According to several recent polls, Trump’s job approval and personal popularity have continued to fall as the GOP tries to find ways to survive in November.
Gallup is reporting that Trump’s job approval rating has dropped to 39 percent, and a Quinnipiac University National Poll shows that only 31 percent of American voters like him as a person while 59 percent dislike him—a 2-1 ratio against Trump.
As Quinnipiac assistant director Tim Malloy accurately observed, these are “not the kind of numbers that gets you a date to the prom—or helps your party as the midterm elections approach.”
Another Quinnipiac poll shows that Trump is losing his war against the media with 65 percent of voters stating that the news media is important to democracy, while only 26 percent agree with Trump’s claim that the media is the enemy of the American people. Unfortunately, the party owned, operated, and rebranded in Trump’s image is the exception to the overall results, with 51 percent of Republicans agreeing with Trump.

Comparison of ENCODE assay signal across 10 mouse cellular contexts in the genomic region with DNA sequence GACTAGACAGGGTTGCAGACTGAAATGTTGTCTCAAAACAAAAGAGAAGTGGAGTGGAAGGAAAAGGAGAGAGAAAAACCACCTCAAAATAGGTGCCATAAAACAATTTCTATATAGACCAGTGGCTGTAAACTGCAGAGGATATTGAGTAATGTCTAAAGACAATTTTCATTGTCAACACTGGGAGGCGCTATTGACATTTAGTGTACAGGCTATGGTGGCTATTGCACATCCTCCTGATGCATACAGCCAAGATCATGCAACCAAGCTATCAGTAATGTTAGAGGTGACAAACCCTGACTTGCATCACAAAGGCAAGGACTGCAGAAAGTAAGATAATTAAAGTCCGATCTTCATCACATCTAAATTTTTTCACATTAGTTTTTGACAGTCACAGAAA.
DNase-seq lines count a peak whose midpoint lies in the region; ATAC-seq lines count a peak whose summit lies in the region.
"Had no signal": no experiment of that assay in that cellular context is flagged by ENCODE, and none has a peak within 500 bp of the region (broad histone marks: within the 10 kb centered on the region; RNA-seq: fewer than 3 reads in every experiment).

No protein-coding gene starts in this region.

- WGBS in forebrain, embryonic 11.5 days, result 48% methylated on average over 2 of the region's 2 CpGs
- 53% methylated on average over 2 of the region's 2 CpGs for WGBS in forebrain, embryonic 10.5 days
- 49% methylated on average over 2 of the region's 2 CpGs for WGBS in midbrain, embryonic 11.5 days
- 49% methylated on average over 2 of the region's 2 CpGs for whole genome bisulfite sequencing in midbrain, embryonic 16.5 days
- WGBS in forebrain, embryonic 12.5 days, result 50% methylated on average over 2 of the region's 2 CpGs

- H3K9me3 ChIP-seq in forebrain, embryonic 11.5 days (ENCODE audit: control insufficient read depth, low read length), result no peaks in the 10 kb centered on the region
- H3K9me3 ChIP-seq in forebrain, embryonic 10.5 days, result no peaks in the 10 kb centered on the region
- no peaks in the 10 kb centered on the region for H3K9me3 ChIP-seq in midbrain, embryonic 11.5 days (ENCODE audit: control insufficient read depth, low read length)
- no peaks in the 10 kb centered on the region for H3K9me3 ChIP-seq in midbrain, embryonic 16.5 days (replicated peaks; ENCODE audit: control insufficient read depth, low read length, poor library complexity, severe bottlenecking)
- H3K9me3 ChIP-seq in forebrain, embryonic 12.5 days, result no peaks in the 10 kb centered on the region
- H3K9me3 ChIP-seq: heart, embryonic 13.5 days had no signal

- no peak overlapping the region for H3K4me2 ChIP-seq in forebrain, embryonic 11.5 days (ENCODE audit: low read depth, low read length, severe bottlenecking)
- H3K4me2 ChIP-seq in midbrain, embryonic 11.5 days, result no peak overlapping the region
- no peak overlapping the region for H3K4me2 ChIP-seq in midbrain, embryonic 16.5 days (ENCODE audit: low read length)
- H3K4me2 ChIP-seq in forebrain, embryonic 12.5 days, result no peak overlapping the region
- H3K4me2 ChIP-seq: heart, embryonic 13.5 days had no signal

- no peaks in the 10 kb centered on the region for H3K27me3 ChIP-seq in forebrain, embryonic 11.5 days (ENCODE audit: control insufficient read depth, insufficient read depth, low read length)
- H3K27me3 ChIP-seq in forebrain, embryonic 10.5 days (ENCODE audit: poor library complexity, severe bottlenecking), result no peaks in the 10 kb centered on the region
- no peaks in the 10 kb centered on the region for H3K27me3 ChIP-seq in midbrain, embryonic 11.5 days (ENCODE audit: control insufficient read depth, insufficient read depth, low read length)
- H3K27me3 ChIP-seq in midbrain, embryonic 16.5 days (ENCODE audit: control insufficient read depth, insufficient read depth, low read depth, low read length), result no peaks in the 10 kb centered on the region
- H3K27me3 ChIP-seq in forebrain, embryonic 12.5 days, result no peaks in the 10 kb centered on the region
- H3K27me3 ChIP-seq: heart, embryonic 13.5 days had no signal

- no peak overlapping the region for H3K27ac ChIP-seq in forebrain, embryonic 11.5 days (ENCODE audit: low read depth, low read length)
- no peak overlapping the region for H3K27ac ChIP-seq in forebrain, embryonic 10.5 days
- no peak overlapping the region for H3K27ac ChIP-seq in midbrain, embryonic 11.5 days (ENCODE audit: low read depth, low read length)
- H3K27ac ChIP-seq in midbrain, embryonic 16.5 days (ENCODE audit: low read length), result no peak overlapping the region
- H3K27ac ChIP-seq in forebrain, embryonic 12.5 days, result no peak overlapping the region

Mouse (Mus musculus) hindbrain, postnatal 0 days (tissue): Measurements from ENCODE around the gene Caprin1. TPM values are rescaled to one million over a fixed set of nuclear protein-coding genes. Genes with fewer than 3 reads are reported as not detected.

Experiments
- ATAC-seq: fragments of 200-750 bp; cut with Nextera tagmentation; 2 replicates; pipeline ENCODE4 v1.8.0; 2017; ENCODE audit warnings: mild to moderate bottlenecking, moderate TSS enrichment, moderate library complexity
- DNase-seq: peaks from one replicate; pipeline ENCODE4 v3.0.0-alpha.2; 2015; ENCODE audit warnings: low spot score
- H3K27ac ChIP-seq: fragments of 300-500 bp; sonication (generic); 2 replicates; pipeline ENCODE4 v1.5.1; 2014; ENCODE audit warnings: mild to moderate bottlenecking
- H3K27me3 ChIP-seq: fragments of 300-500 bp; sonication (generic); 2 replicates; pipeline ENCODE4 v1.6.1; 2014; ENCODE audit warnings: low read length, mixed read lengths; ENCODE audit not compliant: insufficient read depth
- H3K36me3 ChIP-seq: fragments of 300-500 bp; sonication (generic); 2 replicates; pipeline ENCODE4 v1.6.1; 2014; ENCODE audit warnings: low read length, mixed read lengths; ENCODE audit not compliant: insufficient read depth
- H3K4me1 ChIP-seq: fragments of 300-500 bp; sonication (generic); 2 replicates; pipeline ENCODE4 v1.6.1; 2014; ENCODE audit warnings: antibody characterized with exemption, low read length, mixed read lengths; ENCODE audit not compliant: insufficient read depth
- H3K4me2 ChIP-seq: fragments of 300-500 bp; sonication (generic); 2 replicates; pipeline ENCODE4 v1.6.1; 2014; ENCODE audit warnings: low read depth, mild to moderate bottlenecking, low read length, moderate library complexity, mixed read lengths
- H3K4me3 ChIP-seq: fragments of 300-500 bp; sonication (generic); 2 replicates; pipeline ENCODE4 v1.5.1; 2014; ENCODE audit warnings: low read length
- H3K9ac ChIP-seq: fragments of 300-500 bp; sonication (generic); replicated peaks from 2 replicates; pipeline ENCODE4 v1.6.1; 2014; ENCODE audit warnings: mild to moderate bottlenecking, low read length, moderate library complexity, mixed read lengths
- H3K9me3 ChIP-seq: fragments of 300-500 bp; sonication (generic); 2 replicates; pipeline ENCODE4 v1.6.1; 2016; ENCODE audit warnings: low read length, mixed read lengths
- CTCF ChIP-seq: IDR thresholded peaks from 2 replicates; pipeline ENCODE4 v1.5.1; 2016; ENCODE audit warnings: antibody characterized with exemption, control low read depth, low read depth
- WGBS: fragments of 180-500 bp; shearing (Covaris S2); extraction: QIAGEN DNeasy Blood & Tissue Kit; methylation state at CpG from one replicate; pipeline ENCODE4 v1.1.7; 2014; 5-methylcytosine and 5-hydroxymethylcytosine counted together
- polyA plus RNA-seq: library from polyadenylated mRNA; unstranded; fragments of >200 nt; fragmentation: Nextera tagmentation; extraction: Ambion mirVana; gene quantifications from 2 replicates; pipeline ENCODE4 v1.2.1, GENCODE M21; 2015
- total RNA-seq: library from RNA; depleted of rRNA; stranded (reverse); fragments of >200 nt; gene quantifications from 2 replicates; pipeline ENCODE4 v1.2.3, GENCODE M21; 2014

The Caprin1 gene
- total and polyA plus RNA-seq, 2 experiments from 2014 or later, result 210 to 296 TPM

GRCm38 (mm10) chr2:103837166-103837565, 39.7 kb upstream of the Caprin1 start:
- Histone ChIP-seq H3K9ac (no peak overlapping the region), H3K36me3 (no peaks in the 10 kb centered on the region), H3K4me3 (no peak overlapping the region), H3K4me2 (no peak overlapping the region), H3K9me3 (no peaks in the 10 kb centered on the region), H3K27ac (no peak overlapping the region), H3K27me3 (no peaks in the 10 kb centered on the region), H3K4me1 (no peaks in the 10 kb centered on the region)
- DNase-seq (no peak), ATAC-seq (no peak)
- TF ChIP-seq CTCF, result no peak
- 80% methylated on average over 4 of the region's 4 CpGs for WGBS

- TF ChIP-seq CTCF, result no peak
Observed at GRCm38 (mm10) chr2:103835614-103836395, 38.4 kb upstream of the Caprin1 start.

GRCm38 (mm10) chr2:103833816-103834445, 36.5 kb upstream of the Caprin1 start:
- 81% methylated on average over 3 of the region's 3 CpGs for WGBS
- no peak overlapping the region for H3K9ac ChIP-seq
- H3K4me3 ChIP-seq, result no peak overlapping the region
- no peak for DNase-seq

As I wrote a few weeks ago when Trump banned CNN from a White House event, so-called conservative White House Correspondent Jon Miller with CRTV praised Trump for attacking CNN reporter Kaitlan Collins. A few days after that incident, I reported on Sean Hannity’s defense of Trump supporters after they threatened CNN reporter Jim Acosta at a Florida rally.
Trump recently bragged about being the most popular Republican with the Democrat party since Abe Lincoln, but these recent polls tell a different story. What little popularity and job approval he still has is limited to just over half of Trumplicans and Trumpservatives and is propped up by media outlets like CRTV and FOX News.
Last week I wrote about how the struggles historically experienced by the party occupying the White House, along with documented evidence of Democrats outperforming projections in special elections, made predictions of a Blue Tsunami in November very real. And when you take the long list of broken promises by Trump and the GOP and add that to these recent polls, the only question remaining is how serious the damage will be when tsunami strikes.
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